The term port is typically taken to mean a point of access or entry into a system. However, networking technology can often refer to numerous different port types, and it's easy to become confused about ports -- especially when adding virtualization to the environment.
Physical network ports
Physical networks employ physical network ports. Modern Ethernet networks employ eight-pin RJ-45 connections for each network port.
The network adapters or network interface cards (NICs) on every server, storage subsystem, appliance or other device will have at least one physical network port. Physical switches might have many corresponding physical ports -- one for every physical device attached to it.
Virtual network ports
As with physical devices, each VM requires a means of communicating with the network. However, since VMs aren't tangible things, they can't possess a physical network port. Instead, virtualization creates a virtual network port for every VM.
The ins and outs of VM networking
Learn the difference between physical, virtual and virtual distributed switches; how NIC teaming works in a VM network environment; what network security features are available in a virtual switch; and best practices for VM network configuration.
Virtual network ports enable a VM to exchange traffic with a corresponding virtual switch created for the system. All VMs talk to the virtual switch, and the virtual switch can pass data to the virtual network port of other VMs on the same system without ever using the system's NIC or physical port.
A virtualization platform, such as VMware, can provide over 1,000 virtual ports on a virtual switch, and can support over 4,000 virtual switch ports on the system when multiple virtual switches are created.
But a virtual switch can also exchange data with the system's physical NIC. This specialized interface is the virtual uplink port of the virtual switch, and it accesses the network stack used by the physical NIC. Thus, the virtual network created within a system becomes capable of accessing and operating on the physical network and the internet.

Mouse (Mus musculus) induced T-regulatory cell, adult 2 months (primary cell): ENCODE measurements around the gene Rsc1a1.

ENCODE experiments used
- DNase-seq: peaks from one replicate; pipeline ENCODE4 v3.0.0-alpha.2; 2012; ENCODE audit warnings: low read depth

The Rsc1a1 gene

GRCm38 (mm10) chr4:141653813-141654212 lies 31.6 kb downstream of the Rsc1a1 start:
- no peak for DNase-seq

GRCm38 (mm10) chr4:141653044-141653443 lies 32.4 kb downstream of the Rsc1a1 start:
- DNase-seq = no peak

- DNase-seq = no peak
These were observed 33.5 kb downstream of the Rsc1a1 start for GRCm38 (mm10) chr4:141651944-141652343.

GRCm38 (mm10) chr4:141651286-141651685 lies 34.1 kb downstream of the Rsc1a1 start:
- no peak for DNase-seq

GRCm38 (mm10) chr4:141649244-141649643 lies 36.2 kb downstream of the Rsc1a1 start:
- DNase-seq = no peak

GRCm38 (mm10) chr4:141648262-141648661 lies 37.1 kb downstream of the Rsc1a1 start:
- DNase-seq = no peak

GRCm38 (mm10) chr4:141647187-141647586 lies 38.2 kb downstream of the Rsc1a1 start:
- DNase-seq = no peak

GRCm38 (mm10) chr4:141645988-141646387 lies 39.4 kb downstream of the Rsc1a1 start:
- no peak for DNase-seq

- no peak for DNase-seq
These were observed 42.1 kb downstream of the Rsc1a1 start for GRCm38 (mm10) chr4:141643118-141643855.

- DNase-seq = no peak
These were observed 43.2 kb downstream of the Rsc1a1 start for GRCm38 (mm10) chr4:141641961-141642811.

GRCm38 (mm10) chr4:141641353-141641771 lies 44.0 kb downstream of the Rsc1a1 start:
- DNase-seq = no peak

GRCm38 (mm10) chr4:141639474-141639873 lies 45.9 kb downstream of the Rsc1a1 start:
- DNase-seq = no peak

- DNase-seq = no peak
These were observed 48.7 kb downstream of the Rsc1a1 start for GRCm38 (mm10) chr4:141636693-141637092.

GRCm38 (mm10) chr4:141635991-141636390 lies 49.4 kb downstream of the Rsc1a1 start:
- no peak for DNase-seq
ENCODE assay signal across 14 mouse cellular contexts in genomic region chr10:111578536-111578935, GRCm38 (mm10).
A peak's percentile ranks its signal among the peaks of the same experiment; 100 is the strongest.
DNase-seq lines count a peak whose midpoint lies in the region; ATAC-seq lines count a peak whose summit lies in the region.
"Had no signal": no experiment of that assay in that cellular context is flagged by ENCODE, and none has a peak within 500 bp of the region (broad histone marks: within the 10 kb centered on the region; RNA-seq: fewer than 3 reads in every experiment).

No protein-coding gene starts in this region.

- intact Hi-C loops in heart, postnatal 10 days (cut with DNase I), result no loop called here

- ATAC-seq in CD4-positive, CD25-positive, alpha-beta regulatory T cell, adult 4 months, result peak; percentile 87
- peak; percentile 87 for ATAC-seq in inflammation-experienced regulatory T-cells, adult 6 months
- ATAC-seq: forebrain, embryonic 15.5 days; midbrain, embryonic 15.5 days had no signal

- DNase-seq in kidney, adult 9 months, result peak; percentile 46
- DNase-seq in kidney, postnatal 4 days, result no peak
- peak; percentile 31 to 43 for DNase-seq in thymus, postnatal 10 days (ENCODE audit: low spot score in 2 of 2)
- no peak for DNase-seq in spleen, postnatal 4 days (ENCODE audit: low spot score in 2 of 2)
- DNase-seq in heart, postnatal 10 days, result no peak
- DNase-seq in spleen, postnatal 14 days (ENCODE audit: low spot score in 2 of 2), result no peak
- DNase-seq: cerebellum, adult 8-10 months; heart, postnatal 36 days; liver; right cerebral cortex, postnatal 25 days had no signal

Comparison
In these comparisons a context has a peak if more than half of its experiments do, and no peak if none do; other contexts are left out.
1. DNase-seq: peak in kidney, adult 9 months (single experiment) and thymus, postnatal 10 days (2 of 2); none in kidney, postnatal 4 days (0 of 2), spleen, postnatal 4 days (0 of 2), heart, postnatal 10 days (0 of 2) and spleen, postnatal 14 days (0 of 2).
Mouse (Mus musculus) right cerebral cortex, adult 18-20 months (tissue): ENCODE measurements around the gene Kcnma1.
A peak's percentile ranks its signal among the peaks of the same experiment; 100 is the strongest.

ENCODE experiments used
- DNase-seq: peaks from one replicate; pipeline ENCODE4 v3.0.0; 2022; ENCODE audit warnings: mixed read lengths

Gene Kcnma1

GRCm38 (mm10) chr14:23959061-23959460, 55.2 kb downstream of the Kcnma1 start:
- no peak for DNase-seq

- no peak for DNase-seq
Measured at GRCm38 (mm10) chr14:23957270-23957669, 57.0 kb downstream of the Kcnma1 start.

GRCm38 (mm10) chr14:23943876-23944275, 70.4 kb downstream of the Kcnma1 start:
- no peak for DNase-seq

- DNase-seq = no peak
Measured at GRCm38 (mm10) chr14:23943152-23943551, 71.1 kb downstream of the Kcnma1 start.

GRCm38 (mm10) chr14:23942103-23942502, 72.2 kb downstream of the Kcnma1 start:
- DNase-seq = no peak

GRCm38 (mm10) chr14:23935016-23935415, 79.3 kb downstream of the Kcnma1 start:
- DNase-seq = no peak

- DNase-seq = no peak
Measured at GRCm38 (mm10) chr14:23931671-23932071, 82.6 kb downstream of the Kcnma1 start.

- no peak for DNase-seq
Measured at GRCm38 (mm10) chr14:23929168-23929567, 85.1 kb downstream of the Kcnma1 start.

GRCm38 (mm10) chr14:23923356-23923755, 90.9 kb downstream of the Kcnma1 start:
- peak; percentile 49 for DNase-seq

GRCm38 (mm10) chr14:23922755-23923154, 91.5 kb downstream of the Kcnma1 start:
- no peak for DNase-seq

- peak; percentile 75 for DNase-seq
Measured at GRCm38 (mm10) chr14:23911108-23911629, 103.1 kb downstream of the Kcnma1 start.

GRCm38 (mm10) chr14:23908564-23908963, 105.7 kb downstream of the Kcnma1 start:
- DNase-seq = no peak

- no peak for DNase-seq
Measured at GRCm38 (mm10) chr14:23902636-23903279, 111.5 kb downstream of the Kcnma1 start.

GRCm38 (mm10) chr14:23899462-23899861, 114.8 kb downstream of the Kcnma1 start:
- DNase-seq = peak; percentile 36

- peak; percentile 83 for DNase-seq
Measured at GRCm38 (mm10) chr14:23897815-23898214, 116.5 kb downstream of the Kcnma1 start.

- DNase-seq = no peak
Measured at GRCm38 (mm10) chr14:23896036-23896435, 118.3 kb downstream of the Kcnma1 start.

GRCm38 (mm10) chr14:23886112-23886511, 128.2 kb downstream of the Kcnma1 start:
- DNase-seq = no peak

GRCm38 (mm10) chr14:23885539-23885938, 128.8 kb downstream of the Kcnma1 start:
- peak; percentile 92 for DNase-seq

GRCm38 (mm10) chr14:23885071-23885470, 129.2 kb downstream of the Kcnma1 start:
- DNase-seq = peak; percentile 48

Not all virtual switches will -- nor should -- have an uplink port. For example, a virtual switch that connects a firewall VM to other VMs shouldn't have an uplink port -- preventing that virtual switch and its attached VMs from accessing the greater network ensures that all the traffic stays constrained between the firewall and its constituent VMs.
Port groups are a means of applying an established set of specifications or a known configuration to a group of virtual network ports -- often virtual switch ports. This kind of capability isn't commonplace with physical networks, but it can be an important feature for virtual networks with sophisticated capabilities, such as VMware vMotion.
For example, if a VM migrates from one system to another, it's important to specify an identical configuration for the virtual network port and virtual switch port at the destination system.
The use of port groups enables administrators to describe a virtual switch name; virtual LAN IDs; and policies for tagging, filtering, streaming, security and traffic shaping. Then, once the VM is migrated, the port group tells the destination system to create this kind of port and connectivity. Tools like VMware can enable over 500 port groups on a single host.
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